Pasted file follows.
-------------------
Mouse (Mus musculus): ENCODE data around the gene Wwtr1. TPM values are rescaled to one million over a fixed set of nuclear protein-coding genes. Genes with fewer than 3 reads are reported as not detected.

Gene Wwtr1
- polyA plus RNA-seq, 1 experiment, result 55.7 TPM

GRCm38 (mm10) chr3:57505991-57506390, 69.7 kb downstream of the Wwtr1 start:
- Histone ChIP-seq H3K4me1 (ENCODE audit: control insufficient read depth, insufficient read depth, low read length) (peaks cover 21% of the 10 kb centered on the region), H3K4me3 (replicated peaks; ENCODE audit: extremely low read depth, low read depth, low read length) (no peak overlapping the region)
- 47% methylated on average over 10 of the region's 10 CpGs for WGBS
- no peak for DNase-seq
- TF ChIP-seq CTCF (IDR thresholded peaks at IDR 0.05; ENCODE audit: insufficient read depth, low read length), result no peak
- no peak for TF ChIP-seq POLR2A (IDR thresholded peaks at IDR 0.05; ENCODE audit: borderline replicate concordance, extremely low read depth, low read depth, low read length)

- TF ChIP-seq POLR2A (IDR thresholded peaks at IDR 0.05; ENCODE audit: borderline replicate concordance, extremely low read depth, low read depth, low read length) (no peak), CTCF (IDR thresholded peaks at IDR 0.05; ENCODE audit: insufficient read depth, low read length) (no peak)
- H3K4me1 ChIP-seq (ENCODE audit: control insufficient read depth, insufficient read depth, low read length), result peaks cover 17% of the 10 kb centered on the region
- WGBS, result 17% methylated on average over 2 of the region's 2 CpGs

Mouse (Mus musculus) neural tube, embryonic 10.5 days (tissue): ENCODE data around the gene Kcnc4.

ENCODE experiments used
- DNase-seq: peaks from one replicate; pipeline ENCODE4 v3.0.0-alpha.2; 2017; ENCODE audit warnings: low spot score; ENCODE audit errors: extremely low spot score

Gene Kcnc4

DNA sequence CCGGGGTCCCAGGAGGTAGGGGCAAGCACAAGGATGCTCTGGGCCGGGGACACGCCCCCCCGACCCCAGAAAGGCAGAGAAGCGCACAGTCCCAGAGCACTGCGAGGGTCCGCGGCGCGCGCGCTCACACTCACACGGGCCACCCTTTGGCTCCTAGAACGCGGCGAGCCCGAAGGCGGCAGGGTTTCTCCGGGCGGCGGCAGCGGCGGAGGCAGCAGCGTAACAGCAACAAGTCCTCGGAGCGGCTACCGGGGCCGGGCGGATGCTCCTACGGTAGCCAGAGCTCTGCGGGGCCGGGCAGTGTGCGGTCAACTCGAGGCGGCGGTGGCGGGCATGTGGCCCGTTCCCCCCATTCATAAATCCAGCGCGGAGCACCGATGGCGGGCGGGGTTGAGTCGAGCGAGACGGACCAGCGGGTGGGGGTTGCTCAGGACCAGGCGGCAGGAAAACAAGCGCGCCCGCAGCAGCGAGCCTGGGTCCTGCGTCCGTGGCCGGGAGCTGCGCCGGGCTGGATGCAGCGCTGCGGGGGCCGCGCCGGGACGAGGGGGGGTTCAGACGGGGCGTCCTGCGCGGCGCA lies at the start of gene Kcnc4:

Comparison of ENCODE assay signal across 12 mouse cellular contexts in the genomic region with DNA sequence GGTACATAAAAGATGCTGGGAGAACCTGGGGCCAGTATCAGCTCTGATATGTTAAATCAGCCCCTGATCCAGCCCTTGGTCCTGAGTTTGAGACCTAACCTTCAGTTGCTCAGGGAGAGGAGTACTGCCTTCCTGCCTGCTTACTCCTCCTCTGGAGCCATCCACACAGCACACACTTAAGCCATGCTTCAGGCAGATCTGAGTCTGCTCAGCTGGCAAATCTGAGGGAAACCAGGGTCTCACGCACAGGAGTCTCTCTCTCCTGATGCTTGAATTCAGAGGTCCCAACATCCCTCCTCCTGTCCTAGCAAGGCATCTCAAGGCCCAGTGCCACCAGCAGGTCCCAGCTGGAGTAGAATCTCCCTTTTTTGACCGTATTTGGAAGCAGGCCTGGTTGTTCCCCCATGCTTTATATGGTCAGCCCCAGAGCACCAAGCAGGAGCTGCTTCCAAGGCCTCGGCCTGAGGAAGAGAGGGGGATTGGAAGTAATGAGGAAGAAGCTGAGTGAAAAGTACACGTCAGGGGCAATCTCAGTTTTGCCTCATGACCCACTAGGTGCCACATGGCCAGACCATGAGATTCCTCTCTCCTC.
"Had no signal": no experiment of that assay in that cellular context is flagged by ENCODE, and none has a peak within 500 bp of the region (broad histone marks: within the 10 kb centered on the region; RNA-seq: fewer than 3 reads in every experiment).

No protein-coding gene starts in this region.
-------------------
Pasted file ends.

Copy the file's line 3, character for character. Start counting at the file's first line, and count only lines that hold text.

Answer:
- polyA plus RNA-seq, 1 experiment, result 55.7 TPM